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I want to get all of the elements contained in a user selection (as in DOM 2 ranges / MS TextRanges).

/** @return {Array.<Element>} */
function getSelectedElements() {

  var elements = [];

  // get elements in the user selection somehow

  return elements;

}

I've tried to do this by following Tim Down's excellent solution to a similar question, and some Moz and MS docs, and some PPK stuff.

The approach is basically:


  • Define SelectionLikeObject as a DOM Selection or an IE Selection.

  • Define RangeLikeObject as a DOM Range or an IE TextRange.

  • Let containerNode be a Node.

  • Let containerElement be an Element.

  • Let containedElements be a NodeList.

  • Let elementRange be a RangeLikeObject.

  • Let selectedRange be a RangeLikeObject.

  • Let selectedElements be an Array of Elements.

  • Let element be an Element.

  • Let selection be a SelectionLikeObject.

  • Set selection from the user's selection.

  • Set selectedElements to a new Array.

  • For each selectedRange in selection:

    • Set containerNode to the common ancestor container of selectedRange.

    • Set containerElement to the closest Element ancestor to containerNode.

    • Set containedElements to a list of descendants of containerElement.

    • For each element in containedElements:

      • Set elementRange from element.

      • If the boundaries of elementRange fall within the boundaries of selectedRange:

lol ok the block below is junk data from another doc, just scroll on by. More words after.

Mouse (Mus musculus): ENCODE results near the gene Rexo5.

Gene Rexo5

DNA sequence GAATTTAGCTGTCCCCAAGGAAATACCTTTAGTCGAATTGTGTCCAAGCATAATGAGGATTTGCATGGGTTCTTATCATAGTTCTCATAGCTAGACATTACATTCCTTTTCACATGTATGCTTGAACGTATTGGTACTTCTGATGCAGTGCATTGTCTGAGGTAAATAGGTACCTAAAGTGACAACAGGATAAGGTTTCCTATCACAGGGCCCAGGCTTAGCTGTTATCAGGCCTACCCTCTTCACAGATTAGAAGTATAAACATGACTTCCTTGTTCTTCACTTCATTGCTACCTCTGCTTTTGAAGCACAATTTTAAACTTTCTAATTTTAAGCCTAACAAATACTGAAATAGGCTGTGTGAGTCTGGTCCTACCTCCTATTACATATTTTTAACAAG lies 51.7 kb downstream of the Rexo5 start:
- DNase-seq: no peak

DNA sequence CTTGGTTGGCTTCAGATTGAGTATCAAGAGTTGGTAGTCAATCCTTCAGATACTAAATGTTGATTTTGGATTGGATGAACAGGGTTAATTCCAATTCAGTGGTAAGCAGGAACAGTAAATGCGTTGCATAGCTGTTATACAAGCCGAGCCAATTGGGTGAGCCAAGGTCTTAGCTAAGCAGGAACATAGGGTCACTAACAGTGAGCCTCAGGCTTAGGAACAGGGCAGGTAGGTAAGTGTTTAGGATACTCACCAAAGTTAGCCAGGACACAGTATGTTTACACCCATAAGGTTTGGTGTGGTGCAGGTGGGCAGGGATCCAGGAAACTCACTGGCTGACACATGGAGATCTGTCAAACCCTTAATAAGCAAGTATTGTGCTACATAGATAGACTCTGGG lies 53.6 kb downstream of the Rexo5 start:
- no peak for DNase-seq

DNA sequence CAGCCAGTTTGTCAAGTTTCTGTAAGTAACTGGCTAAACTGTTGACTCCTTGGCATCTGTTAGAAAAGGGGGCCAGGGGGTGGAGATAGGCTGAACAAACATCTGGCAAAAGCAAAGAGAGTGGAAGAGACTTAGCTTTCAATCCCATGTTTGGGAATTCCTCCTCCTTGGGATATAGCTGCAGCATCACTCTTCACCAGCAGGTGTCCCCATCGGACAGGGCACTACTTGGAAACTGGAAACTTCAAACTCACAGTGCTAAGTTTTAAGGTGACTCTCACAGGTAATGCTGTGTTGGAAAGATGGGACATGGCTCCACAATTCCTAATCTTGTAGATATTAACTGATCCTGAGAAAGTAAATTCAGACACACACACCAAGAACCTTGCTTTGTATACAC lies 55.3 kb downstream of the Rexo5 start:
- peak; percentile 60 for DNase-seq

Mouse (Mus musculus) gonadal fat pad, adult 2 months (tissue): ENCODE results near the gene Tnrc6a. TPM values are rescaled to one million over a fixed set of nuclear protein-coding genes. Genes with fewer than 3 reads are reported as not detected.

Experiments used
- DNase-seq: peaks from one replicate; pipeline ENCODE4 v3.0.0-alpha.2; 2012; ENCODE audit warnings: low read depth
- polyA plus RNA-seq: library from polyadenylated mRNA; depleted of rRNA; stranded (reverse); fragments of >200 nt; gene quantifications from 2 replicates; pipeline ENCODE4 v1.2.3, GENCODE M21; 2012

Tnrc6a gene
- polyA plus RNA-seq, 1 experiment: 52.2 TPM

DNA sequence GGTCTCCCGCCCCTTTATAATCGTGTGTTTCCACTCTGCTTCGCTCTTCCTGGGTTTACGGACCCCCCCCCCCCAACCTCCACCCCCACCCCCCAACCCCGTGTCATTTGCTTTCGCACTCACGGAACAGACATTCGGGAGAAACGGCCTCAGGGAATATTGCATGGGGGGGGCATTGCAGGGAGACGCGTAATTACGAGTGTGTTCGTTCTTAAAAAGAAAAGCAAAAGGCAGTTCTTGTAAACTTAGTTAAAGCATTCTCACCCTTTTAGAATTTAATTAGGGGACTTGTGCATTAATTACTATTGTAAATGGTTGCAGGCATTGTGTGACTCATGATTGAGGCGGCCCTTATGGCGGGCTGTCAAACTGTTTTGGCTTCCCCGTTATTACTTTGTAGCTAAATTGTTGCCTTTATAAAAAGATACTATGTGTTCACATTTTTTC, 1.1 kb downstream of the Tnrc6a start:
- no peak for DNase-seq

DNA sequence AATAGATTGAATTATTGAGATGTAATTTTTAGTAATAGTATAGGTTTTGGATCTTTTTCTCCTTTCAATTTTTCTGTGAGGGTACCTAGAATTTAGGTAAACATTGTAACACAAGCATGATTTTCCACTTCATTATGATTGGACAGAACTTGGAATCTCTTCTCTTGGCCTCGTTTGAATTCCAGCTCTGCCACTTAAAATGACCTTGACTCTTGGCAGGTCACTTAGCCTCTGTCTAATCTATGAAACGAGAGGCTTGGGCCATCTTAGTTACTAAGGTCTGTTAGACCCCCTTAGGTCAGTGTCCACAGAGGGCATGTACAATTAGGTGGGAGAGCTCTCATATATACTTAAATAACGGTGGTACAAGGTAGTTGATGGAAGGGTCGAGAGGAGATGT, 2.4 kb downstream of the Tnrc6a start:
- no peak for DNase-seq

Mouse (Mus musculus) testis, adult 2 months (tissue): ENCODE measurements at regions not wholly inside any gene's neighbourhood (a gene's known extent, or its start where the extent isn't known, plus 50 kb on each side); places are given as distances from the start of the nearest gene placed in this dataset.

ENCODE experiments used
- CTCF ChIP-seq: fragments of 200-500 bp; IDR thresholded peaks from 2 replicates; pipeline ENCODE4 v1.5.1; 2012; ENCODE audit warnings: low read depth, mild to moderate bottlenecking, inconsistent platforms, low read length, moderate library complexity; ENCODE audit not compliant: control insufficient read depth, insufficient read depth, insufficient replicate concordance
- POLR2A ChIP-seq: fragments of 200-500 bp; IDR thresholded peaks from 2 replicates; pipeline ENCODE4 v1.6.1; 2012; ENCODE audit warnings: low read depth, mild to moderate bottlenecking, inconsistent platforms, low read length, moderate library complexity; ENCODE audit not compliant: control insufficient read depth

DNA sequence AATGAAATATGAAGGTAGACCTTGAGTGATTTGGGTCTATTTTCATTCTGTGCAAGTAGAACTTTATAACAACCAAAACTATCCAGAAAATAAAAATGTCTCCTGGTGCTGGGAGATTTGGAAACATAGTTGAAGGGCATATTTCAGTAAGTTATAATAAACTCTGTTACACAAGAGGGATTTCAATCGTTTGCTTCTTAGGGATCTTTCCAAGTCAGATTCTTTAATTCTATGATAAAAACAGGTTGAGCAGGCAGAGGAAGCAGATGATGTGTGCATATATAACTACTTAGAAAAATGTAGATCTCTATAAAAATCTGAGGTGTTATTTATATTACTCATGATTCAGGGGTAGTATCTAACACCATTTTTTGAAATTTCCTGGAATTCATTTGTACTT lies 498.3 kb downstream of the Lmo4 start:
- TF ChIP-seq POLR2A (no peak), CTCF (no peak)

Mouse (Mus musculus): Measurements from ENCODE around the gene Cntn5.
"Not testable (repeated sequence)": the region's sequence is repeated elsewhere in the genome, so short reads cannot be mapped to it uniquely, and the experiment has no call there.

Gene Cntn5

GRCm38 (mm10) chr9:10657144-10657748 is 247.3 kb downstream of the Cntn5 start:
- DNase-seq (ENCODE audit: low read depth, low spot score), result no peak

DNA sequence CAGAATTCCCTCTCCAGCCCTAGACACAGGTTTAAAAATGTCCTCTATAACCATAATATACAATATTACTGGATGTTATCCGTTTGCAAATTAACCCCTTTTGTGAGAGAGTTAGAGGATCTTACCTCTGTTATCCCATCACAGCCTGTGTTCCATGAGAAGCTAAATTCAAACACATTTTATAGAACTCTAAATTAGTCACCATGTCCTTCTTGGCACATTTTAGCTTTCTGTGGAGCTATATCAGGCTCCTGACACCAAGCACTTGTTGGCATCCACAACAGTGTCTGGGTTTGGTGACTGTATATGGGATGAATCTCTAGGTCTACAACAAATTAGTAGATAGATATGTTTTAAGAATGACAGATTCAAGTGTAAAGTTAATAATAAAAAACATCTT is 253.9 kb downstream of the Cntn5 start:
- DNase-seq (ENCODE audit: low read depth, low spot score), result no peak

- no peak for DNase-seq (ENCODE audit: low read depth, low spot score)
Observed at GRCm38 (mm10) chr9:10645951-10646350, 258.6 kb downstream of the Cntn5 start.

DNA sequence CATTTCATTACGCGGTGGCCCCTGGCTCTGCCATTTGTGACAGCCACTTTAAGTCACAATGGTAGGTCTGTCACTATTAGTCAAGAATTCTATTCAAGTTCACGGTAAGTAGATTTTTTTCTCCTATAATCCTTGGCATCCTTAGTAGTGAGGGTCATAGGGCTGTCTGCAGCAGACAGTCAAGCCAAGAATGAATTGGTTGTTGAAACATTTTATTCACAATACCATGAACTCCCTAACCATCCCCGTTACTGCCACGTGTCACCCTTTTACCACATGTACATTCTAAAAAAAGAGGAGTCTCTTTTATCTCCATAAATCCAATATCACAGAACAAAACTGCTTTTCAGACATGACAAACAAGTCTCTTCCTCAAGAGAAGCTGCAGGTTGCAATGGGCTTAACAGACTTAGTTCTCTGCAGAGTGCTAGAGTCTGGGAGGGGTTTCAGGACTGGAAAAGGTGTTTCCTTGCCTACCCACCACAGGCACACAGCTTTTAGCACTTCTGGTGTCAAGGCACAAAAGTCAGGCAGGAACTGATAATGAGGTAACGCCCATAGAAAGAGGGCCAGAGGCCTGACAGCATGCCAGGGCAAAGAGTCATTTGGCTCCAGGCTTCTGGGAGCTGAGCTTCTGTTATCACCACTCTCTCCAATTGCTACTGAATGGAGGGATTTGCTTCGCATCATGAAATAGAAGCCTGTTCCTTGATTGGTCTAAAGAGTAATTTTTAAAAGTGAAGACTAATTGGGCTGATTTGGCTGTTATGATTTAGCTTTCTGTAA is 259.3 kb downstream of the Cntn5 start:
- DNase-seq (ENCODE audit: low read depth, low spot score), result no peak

• Push element onto selectedElements.

The DOM branch looks like this:

/** 
    @param {Document} doc
    @return {Array.<Element>} 
*/
getSelectedElements.fromDOM = function (doc) {

  /** @type {Range} */
  var selectedRange;

  /** @type {Array.<Element>} */
  var selectedElements = [];

  /** @type {Node} */
  var containerNode;

  /** @type {Element} */
  var containerElement;

  /** @type {NodeList} */
  var containedElements;

  /** @type {Range} */
  var elementRange;

  /** @type {Element} */
  var element;

  /** @type {Selection} */
  var selection = doc.defaultView.getSelection();

  /** @type {number} */
  var rangeCount = selection.rangeCount;

  /** @type {number} */
  var elementCount;

  /** @type {number} */
  var i;

  // hack for browsers without getRangeAt
  // see http://www.quirksmode.org/dom/range_intro.html

  if (!selection.getRangeAt) {

    selection.getRangeAt = function (i) {
      /** @type {Range} */
      var range = doc.createRange();
      if (i || !selection.anchorNode) {
        return range;
      }
      range.setStart(selection.anchorNode, selection.anchorOffset);
      range.setEnd(selection.focusNode, selection.focusOffset);
      return range;

    };

    selection.rangeCount = 1;

  }

  elementRange = doc.createRange();

  for (i = 0; i < rangeCount; ++i) {

    selectedRange = selection.getRangeAt(i);

    containerNode = selectedRange.commonAncestorContainer;

    while (containerNode && containerNode.nodeType != 1) {

      containerNode = containerNode.parentNode;

    }

    if (!containerNode) {

      return selectedElements; // something went wrong...

    }

    containerElement = /** @type {Element} */ containerNode;

    containedElements = containerElement.getElementsByTagName('*');

    elementCount = containedElements.length;

    for (var i = 0; i < elementCount; ++i) {

      element = containedElements[i];

      elementRange.selectNodeContents(element);

      if (elementRange.compareBoundaryPoints(selectedRange.END_TO_START, selectedRange) < 1 &&
          elementRange.compareBoundaryPoints(selectedRange.START_TO_END, selectedRange) > -1) {

        selectedElements.push(element);

      }
    }
  }

  elementRange.detach();

  return selectedElements;

};

The IE branch looks like this:

/** 
    @param {Document} doc
    @return {Array.<Element>} 
*/